Cut the Mental Clutter: Believe in Your Executive Career Success
We all get bogged down by the daily demands of our jobs–so when busy executives need to add job search to their list of things to do, no wonder they can get frustrated or overwhelmed. I wanted to take a moment to remind you to celebrate the things that you do succeed in, knowing that your faith in yourself might be all it takes to actualize success.
Visualize Your Success
Even if on the face of it this sounds a bit corny, visualizing your own success can change your mindset. I’m not a believer in the idea that if you simply will something to happen, then you control the outcome. But I am a great believer in de-cluttering your mental cache of musts and have-tos, so that you have the bandwidth to create your success. From an executive job search perspective, this might take the form of identifying ways to delegate to free up a few minutes at the beginning or end of your day, so you can make that phone call to a connection who just might be the right one to help you. For others, going for a run or taking the dog on a long walk to nowhere, just to clear your head and give yourself a bit of a mental vacation, might be just the thing to recharge your mind.
Accentuate the Positive, Eliminate the Negative
One of the hardest mental hurdles to overcome is not letting the one rotten thing that happened in a day or week crowd out the dozens of other situations in which you saved the day, made someone else’s job easier, brightened someone’s morning with a kind word, and so on. We all seem to have a terrible tendency to let the one mishap of the week destroy our self-confidence, if not our self-image. Don’t let the ever-present devil perched on your shoulder tell you how to think about yourself. Remember the good that you do and the successes you create personally and professionally–make a written list and post it on your monitor if you have to.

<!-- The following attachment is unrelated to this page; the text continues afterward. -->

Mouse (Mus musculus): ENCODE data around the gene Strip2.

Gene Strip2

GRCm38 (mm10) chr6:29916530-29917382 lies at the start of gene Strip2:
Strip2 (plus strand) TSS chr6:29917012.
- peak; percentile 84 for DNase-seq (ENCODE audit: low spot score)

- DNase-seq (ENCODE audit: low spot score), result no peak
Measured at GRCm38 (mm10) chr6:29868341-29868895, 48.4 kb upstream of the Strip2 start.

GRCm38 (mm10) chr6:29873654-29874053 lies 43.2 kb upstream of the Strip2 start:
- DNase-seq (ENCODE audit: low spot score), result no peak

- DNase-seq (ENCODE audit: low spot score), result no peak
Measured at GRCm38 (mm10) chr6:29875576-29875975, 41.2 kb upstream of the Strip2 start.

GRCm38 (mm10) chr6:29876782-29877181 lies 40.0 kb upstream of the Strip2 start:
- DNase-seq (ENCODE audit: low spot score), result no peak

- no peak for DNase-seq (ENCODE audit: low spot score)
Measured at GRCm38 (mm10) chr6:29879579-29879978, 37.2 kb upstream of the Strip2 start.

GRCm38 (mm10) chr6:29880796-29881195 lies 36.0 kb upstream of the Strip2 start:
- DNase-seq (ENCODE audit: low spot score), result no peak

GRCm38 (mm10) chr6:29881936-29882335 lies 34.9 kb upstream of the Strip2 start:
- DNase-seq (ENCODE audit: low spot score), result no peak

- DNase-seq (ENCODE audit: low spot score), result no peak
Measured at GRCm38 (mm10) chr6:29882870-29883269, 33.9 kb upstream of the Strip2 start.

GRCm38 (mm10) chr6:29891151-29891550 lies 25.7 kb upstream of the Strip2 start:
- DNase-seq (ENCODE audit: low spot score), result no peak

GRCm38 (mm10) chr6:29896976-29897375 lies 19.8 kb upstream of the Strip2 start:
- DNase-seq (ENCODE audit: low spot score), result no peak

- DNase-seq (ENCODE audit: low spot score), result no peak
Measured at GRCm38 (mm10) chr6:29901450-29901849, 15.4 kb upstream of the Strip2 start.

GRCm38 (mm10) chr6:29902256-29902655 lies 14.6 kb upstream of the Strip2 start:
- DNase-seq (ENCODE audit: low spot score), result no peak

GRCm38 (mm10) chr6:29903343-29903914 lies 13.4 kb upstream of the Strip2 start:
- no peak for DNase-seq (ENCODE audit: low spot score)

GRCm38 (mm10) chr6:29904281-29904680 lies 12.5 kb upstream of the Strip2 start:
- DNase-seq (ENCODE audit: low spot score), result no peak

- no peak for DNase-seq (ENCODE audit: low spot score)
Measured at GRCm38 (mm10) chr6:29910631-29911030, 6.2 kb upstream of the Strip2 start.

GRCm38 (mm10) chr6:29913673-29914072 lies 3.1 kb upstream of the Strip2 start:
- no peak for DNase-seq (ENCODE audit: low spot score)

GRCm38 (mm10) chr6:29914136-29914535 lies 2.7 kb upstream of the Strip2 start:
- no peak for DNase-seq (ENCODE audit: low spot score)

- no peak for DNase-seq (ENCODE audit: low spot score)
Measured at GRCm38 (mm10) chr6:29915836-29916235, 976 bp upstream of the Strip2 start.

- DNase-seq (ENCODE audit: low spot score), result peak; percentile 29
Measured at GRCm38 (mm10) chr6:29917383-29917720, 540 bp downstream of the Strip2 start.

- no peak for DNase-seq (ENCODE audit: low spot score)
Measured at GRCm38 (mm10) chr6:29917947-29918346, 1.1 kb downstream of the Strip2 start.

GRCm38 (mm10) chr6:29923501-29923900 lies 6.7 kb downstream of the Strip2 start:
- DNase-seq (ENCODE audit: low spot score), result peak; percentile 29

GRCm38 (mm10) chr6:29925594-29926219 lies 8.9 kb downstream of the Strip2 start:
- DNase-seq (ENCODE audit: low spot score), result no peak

Recognize Where You Fall Short–But Create Action Plans to Build Yourself Up
Nobody’s perfect, and sometimes you will fall short of your goals. Maybe you feel like you didn’t quite get through to a networking contact. Perhaps you didn’t apply for a choice position before the deadline. Maybe you let your executive job search go for a week or two while you handled some pressing issues that simply couldn’t wait. These things happen, but do not beat yourself up over them. Instead, try to do a 10-second gap analysis between what you did do and what you, with 20/20 hindsight, wish you had done. Maybe you need to refine your marketing message or elevator pitch, so that you come across with more power and precision when you next reach out to a connection about your executive job search. Perhaps you need to put all of your job search deadlines in a private calendar on your phone, complete with 24-hour reminders to keep you on task. It could be that you have to put some “give” in your schedule, because your career is demanding, and you can’t possibly be in two places at once every day of your week.
Conclusion: Allow Yourself Some Breathing Room
If you’ve read this far, you probably could use some time and space to regroup, get your calendar in order, and create a plan that you feel good about. The first item on your list should always be permission to forgive yourself if you’re not speeding through an executive job search. The remainder of your list should focus on the ways you can build yourself up by creating achievable, short-term action items. In this way, you’ll find that a number of small, achievable tasks that push you through your executive job search ultimately will propel you into the executive career satisfaction you need. Always know that you have a job search partner if you need one. Call me at 801-810-5627; I’m happy to be your sounding board.